City in Indiana says goodbye to Good Friday, renames it as Spring Holiday

March 25, 2016 Atlanta – Attendants at the 13th Station of the Cross at Our Lady of Lourdes Catholic Church celebrate on Good Friday. Attendants commemorated the stations of the cross along the pilgrimage downtown and reflected on issues at each station. Events continue over the weekend, and sunrise services on Easter could see thunderstorms, but the Stone Mountain service will be held rain or shine. TAYLOR CARPENTER / TAYLOR.CARPENTER@AJC.COM

Have you noticed that Columbus Day is slowly disappearing from calendars?

Now, at least one city is adding Good Friday to the list of holidays that are no longer considered “inclusive.”

The city of Bloomington, Ind. made headlines this weekend after Mayor John Hamilton announced the city would rename Columbus Day as Fall Holiday and Good Friday as Spring Holiday.

The reason for the change is to “better reflect cultural sensitivity in the workplace,” said Mayor John Hamilton to the Bloomington Herald Times.

Columbus Day has been undergoing name changes for years with many cities such as Minneapolis, Seattle and others now calling it Indigenous Peoples’ Day or Native American Day.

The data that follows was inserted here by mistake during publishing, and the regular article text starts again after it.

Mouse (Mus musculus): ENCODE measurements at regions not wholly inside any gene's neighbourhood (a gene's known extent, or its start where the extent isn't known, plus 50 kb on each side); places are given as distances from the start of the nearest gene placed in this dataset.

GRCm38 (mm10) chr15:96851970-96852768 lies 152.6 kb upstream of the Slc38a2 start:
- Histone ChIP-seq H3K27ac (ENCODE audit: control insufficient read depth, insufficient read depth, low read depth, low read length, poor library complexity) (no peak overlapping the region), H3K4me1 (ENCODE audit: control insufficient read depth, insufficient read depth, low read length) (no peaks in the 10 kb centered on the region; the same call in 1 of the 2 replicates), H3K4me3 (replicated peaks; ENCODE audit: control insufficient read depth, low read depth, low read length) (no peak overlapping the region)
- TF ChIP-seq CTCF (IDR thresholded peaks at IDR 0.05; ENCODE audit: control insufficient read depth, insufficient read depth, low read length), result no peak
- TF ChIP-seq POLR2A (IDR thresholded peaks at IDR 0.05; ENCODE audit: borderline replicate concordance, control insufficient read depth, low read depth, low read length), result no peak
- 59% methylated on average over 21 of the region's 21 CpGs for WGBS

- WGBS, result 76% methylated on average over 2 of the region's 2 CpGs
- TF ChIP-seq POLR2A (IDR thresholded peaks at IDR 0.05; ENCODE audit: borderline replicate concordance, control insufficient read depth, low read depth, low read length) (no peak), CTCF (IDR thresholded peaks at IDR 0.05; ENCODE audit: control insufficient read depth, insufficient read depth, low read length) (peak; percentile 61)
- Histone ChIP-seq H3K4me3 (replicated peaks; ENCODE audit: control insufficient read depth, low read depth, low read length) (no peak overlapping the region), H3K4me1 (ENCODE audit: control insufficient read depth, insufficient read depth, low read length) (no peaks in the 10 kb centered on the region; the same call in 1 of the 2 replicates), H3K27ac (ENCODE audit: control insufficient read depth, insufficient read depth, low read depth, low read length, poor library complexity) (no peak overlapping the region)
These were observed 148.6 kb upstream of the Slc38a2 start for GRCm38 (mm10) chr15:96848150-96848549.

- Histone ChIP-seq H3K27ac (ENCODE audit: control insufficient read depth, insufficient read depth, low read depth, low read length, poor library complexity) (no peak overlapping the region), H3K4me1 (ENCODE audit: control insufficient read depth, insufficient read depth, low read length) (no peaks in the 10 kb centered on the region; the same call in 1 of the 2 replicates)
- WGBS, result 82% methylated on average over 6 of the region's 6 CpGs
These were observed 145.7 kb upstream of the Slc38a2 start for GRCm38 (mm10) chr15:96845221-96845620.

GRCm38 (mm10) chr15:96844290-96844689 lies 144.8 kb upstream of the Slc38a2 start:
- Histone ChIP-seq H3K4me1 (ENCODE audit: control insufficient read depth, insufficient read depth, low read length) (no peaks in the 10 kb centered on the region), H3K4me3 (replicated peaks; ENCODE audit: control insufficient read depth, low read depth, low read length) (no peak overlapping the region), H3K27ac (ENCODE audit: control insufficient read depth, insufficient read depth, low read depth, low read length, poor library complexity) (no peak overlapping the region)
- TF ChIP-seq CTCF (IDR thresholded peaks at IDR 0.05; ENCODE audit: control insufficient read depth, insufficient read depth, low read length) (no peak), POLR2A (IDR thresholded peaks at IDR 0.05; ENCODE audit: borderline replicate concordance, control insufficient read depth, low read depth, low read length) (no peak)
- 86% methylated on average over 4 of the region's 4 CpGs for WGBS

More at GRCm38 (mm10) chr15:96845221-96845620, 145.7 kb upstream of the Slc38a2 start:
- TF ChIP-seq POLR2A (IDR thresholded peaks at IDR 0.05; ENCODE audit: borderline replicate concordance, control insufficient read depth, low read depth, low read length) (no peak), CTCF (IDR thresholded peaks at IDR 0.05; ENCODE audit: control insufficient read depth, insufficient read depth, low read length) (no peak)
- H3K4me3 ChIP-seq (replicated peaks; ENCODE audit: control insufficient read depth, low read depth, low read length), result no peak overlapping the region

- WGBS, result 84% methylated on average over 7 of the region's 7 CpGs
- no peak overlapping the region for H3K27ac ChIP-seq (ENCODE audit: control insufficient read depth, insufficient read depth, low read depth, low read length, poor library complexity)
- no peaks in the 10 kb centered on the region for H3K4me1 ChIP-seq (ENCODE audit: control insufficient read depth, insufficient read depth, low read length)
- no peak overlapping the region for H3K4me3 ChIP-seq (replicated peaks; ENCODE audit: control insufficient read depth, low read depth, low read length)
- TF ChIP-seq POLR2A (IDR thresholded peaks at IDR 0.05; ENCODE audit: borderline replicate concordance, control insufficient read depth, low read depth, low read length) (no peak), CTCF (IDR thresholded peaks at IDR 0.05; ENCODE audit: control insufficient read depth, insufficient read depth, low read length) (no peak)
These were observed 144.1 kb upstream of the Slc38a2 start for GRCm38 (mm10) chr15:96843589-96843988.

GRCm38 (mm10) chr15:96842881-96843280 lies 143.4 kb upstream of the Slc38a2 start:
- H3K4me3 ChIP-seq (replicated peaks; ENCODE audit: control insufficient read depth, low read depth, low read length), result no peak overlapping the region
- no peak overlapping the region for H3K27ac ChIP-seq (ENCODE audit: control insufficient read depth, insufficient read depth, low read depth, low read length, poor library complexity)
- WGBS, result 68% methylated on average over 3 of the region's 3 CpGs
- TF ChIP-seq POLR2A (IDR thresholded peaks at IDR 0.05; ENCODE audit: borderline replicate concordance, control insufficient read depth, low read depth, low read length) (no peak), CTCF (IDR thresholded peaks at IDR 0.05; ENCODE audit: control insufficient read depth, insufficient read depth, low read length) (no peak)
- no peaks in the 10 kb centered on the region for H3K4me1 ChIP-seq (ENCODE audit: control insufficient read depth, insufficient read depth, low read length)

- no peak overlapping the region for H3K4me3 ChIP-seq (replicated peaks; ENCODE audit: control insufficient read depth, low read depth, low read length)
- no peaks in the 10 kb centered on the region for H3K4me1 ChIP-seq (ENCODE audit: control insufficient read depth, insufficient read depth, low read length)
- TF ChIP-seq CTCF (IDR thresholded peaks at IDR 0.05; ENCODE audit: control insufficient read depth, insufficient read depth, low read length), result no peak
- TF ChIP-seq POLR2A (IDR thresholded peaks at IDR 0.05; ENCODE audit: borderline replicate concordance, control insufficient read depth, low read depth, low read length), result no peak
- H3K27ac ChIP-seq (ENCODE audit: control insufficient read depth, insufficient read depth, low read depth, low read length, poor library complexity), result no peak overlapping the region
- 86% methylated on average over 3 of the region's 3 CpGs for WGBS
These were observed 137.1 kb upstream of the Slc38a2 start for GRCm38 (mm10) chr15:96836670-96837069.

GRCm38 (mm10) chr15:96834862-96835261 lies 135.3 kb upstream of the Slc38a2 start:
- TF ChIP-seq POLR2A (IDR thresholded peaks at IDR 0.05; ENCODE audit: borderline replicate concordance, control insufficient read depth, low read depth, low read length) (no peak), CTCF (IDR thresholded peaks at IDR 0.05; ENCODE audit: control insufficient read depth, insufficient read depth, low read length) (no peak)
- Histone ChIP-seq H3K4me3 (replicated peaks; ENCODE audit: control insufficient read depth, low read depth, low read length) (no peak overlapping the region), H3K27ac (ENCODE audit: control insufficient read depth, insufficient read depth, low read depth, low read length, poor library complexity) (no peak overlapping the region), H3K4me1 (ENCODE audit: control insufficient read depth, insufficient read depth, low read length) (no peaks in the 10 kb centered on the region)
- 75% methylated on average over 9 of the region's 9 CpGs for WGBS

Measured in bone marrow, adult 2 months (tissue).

On school calendars around the country, Columbus Day is often folded into fall break or fall holiday.

A few states have simply stopped observing Columbus Day.

But more than a few people took issue with a city deciding to do away with Good Friday:

It isn’t the first time a city has tried to rename Good Friday. In 2010, the city of Davenport, Iowa attempted to remove Good Friday from the municipal calendar and replace it with Spring Holiday.

The decision was quickly overruled, particularly after a negative response from the public, and Good Friday was reinstated.

Reader Comments 0

3 comments
Mitch Bosworth
Mitch Bosworth

Give these morons enough time and they'll be renaming Christmas.

Lexi3
Lexi3

Let's rename "America," a "non-inclusive" proper name assigned by a cartographer to celebrate the voyages of the navigator from Florence (home-place of the Renaissance), Amerigo Vespucci. After all, Columbus never set foot on North America proper. But we all know that the whitish man coming to America was the original sin. Say the prissies who know nothing about history, but want to photoshop it.